pony rears when you try to put on a bridle and bit
 
 

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pony rears when you try to put on a bridle and bit

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        06-23-2014, 12:28 PM
      #1
    Foal
    pony rears when you try to put on a bridle and bit

    She is very sensitive about her ears and don't like them being touch. Will rear when trying to put on a bridle. I have the bit hanging once I get the bridle on I swing the bit around. It takes 2 of use to keep her under control and twisting her nose and prying her mouth open to get the bit in. Finally we tied her head so she could'nt move an inch. (to prevent rearing) It was a 45 minute struggle. I was even giving her sugar cubes to try and get her mouth open. We got it in. It was terrible.

    What am I going wrong, is it going to get better?

    This is the same rolling pony in my other thread.

    The lady we bought her from said she was broke to ride. I guess that's my fault. My daughter couldn't ride at all at the time and I'm too big to test her out. We have had her about 2 months and my daughter has been taking riding lessons. Making lots of progress. She has been on her back, mostly me leading her around with a halter. She WILL NOT be riding this pony alone anytime soon. If I can't get her to respond to a bit I might have to sell her and my daughter would hate that.

    My soon to be daughter-in-law (who is a horse trainer) and pregnant, offers do advise but to keep working with her.
         
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        06-23-2014, 12:35 PM
      #2
    Trained
    Have you had a vet check, ears, poll and teeth?

    If you can put a halter on her then maybe it's a teeth issue?

    Is there no one local who you could get to come and work with you for a while, in general ponies are really smart, and some will turn into holy terrors when they realize that they have the upper hand.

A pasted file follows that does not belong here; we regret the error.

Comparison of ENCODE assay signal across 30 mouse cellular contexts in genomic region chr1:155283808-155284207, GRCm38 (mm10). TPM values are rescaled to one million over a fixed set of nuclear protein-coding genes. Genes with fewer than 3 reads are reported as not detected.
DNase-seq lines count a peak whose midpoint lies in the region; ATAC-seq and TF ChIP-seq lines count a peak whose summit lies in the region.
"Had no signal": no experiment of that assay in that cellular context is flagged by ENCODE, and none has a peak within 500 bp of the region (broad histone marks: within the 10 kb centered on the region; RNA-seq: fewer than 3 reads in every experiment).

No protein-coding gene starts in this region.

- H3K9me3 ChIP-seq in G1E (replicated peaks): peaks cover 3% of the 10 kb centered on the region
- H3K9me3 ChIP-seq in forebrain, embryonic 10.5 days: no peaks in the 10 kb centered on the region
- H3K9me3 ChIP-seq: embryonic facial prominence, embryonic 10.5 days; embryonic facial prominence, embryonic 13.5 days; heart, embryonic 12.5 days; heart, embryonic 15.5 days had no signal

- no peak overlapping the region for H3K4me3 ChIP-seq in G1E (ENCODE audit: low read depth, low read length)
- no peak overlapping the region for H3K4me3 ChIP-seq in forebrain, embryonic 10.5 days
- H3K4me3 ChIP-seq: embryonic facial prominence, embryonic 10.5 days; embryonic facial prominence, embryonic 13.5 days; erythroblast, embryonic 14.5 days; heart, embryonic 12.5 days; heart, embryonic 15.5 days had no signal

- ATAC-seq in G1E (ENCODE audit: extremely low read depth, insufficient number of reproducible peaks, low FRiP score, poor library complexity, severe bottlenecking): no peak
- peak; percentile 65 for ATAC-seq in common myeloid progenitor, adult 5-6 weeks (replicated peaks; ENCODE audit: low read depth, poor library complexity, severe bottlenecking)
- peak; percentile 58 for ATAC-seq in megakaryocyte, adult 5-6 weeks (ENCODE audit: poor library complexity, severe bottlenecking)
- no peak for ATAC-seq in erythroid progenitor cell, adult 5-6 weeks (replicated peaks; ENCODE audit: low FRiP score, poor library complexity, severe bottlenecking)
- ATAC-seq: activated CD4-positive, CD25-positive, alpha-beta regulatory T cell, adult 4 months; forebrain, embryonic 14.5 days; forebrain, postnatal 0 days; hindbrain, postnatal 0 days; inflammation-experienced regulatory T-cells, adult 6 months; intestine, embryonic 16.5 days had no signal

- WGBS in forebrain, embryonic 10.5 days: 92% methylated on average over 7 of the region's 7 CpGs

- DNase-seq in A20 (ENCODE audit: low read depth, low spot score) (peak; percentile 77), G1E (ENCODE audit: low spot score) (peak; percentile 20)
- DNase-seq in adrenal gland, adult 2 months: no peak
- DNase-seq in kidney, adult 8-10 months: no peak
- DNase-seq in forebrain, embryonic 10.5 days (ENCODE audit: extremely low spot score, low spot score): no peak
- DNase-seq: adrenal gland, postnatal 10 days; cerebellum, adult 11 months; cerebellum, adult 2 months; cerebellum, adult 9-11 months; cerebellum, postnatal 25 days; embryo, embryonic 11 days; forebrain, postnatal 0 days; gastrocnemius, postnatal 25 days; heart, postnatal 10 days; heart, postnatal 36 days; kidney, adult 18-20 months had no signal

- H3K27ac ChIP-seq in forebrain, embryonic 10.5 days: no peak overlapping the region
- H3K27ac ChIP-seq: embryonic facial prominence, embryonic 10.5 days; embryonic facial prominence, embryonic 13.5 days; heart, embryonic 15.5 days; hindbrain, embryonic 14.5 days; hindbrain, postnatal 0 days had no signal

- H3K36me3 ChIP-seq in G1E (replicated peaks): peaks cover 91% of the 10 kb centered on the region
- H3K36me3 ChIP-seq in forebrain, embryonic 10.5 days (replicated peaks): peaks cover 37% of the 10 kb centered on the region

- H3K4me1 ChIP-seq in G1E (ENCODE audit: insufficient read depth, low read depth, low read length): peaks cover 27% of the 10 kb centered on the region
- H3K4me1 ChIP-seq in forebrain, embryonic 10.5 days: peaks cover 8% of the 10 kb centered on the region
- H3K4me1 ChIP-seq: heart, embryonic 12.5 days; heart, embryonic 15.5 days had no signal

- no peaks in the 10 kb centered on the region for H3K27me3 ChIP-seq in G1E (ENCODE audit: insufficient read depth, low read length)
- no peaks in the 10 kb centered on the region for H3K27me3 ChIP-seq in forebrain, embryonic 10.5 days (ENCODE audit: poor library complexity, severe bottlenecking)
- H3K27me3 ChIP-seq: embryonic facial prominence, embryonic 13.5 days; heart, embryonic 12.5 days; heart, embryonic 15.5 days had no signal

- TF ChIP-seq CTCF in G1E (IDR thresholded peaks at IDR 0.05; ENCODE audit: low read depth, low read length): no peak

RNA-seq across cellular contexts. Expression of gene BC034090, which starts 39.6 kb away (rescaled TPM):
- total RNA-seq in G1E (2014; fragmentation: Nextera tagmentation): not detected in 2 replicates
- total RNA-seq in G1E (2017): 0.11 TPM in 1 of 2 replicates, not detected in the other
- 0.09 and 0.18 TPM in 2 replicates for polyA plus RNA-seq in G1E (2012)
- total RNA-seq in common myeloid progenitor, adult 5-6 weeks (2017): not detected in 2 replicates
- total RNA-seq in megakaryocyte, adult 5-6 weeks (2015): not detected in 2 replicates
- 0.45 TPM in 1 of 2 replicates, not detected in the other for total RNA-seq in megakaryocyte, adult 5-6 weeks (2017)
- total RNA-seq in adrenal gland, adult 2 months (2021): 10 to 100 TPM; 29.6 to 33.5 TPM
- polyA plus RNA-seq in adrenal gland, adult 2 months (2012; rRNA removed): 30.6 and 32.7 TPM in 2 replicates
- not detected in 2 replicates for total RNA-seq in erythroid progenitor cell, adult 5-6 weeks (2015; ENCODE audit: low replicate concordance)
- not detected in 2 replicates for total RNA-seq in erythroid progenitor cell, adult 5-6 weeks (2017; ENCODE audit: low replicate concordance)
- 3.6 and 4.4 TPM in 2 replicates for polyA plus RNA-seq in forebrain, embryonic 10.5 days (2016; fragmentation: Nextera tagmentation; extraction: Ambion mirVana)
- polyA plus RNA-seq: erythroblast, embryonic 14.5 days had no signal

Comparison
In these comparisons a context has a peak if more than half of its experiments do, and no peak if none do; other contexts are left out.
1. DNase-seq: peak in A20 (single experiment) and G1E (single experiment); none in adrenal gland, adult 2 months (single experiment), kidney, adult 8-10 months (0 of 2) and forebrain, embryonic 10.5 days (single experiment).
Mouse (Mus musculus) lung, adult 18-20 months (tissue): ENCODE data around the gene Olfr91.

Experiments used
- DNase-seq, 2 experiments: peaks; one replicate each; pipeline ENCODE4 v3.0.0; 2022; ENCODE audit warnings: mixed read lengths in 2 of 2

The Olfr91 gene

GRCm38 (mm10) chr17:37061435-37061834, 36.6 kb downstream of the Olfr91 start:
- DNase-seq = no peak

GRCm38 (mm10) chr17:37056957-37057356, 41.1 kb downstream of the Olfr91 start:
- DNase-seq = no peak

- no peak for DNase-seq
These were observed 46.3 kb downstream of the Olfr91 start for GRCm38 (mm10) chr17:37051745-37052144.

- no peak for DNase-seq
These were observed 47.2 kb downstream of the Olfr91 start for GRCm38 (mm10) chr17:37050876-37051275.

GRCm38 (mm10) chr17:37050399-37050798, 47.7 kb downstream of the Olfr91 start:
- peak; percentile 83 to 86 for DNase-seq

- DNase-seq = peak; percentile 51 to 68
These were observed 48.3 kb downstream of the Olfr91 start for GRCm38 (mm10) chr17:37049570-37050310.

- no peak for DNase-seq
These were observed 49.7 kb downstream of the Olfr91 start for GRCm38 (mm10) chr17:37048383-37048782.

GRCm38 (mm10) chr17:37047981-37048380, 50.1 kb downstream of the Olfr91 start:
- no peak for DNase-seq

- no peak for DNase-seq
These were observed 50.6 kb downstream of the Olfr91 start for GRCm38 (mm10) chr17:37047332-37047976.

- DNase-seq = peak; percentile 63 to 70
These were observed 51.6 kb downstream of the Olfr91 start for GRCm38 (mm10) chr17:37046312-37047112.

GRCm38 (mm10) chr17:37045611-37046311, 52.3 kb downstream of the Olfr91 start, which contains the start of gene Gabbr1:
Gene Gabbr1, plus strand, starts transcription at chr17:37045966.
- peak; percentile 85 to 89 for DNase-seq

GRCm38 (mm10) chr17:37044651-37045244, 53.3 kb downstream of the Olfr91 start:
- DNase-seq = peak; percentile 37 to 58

06-23-2014, 12:46 PM
      #3
    Foal
    I would make sure this pony is 100% sound first.

    If that checks out I would stop trying to tie this pony down and force anything on it until you've built some sort of bond and mutual level of respect. Try doing some natural horsemanship and using some non-forced training methods to communicate with this pony.
    horselessmom likes this.
         
        06-23-2014, 12:46 PM
      #4
    Weanling
    I have to ask, do you really want to spend the time and aggravation on a pony that may or may not ever be safe for your daughter? It sounds like you got a lot more (and a lot less!) than you bargained for.

    There are thousands of ponies for sale out there for practically nothing that at least are basically safe if not perfectly trained. I'm suggesting you sell her and be honest about her bad and potentially dangerous habits(rolling). Or keep her as a companion for the safe one.

    Standing while tied is the first thing you have to teach her. This fighting for 45 minutes to get a bridle on is unacceptable. Tie her up every day for at least an hour. Mess with her head during that time.